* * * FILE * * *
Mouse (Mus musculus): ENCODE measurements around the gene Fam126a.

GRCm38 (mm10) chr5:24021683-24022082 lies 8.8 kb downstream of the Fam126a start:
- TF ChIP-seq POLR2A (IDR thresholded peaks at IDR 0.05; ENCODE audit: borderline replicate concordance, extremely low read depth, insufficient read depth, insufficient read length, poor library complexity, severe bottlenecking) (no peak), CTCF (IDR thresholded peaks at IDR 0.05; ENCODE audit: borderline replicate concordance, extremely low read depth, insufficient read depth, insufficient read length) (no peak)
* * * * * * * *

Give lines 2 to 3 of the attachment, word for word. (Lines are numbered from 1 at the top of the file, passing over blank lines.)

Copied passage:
GRCm38 (mm10) chr5:24021683-24022082 lies 8.8 kb downstream of the Fam126a start:
- TF ChIP-seq POLR2A (IDR thresholded peaks at IDR 0.05; ENCODE audit: borderline replicate concordance, extremely low read depth, insufficient read depth, insufficient read length, poor library complexity, severe bottlenecking) (no peak), CTCF (IDR thresholded peaks at IDR 0.05; ENCODE audit: borderline replicate concordance, extremely low read depth, insufficient read depth, insufficient read length) (no peak)